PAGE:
California Homeowners’ $90 Million Haul in $7 Billion Citi Settlement Is 5 Times CEO’s Pay

Tuesday, July 15, 2014

California will receive $200 million of the federal $7 billion settlement with Citigroup, Inc., which admitted misleading consumers and investors in the mortgage market and helped precipitate the housing crisis.

“The bank’s misconduct was egregious,’’ Attorney General Eric H. Holder Jr. said in a statement Monday announcing the agreement. Around $102.7 million of California’s money will go to the state’s giant pension funds, California Public Employees' Retirement System (CalPERS) and California State Teachers' Retirement System (CalSTRS), that got hammered by the worldwide economic collapse.

Around 7.1% of the total national settlement will be divided between state attorneys general, including California’s, and the Federal Deposit Insurance Corporation (FDIC).

In California, $90 million will be available to the thousands of people directly smacked by the mortgage meltdown. They will receive loan modifications and refinancing. But they will share that money with those receiving down-payment and closing-cost assistance, and organizations who are involved in redevelopment and affordable rental housing for low-income families. 

The $90 million is $12 million more than Silicon Valley’s Larry Ellison, CEO at Oracle, earned in 2013, and five times what Citi CEO Michael Corbat made, but 31% less than the $131.2 million California-based McKesson CEO John Hammergren pocketed. Citi earned $17.6 million The $7 billion is two and a half times what billionaire Steve Ballmer has offered for the Los Angeles Clippers basketball team.

Citi originally offered to pay just $363 million in April but thought better of the strategy when faced with evidence that the bank's “widespread defects among the increasingly risky loans they were securitizing” might not play well in a public criminal trial. A civil action behind closed doors worked much better for both sides.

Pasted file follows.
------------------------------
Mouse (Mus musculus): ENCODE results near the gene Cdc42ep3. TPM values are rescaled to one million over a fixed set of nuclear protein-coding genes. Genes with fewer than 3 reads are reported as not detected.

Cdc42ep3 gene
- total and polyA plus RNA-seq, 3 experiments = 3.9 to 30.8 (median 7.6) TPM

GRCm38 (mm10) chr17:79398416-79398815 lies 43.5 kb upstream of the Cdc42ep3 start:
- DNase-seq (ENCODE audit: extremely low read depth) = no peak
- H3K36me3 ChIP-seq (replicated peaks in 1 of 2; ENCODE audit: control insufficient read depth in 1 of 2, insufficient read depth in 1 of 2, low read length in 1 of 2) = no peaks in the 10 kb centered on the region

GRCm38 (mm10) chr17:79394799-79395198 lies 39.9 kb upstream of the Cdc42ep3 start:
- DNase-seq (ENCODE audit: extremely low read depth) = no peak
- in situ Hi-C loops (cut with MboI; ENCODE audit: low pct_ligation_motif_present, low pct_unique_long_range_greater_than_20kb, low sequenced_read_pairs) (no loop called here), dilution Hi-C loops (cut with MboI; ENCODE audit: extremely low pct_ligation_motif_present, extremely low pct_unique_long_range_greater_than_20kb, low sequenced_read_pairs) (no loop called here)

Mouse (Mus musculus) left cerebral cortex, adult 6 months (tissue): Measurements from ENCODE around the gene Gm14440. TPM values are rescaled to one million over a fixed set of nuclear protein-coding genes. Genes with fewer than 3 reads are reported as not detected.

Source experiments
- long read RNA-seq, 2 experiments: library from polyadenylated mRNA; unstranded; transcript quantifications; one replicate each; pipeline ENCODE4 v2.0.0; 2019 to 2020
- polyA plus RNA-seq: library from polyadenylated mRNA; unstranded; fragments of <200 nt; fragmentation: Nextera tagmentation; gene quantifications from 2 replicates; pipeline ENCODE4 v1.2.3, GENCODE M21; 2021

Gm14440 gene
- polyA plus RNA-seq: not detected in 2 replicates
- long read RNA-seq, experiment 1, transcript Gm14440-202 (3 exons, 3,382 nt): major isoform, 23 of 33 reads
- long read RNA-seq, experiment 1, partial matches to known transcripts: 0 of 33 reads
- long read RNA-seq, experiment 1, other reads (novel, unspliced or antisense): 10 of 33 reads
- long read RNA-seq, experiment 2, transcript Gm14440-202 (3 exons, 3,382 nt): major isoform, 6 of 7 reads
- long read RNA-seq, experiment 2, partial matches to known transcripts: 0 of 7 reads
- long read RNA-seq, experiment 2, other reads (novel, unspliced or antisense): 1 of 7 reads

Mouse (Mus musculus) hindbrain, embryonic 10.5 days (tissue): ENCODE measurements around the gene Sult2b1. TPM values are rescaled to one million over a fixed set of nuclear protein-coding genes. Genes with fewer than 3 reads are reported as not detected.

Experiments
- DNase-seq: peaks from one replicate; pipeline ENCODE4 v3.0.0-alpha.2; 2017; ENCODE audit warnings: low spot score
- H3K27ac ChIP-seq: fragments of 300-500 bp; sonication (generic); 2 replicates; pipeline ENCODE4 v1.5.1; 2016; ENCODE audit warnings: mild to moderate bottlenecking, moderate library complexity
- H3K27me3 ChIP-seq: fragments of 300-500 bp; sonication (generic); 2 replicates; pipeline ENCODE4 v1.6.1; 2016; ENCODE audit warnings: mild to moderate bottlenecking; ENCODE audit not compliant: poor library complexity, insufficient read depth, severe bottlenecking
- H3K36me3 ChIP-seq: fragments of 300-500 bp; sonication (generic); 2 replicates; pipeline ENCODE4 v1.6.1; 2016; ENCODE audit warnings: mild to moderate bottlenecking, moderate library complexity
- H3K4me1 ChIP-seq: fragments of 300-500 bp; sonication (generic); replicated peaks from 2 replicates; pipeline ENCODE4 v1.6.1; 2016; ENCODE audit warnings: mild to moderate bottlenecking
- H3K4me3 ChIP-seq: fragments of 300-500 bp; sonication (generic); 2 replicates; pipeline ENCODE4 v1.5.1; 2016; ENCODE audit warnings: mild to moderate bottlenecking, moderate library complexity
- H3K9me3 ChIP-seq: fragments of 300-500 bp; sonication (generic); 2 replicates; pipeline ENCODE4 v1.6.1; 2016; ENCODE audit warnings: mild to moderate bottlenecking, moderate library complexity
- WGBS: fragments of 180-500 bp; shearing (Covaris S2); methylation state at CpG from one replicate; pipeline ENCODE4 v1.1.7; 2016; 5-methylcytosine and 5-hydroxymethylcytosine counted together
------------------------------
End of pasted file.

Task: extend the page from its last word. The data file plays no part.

The settlement ends all civil actions pending against Citi over its handling of residential mortgage-backed securities and collateralized debt obligations (CDOs). Holder said it doesn’t end possible civil and criminal actions against individuals in the future, but bankers involved in the housing crisis have, by and large, escaped prosecution.

The settlement shielded Citi's board from responsibility and left shareholders to bear the financial penalty, which the market deemed a non-event. Citicorp's stock price rose 3.2% on Monday after the settlement and its quarterly earnings report were announced. Citi was given credit for buoying the market when its revenues beat market expectations.

Citi is essentially paying the penalties, such as they are, out of the increased profits and market share.

 “Citigroup is the first major commercial bank to report, and with today's earnings, the trend seems to be pointing that financials will have a good earnings season,” Peter Cardillo, chief market economist at Rockwell Global Capital in New York, told Reuters.

California picked up $300 million last November from JPMorgan Chase & Co. for similar transgressions out of a total $13 billion national settlement. Next up is Bank of America.

–Ken Broder


To Learn More:

California Pension Funds, Consumers Get Nearly $200M in Citi Settlement (by Mark Anderson, Sacramento Business Journal)

Citigroup and U.S. Reach $7 Billion Mortgage Settlement (by Michael Corkery, New York Times) 

Wall St. Closes Higher on Citi Earnings, Healthcare M&A (by Angela Moon, Reuters)

Citigroup Profit Tumbles after $7 Billion Mortgage Settlement with DOJ (by Maggie McGrath, Forbes)

Record $7 Billion Global Settlement with Citigroup for Misleading Investors about Securities Containing Toxic Mortgages (U.S. Department of Justice)

Bank of America Smacked with Foreclosure Fraud Lawsuits (by Matt Bewig, AllGov)

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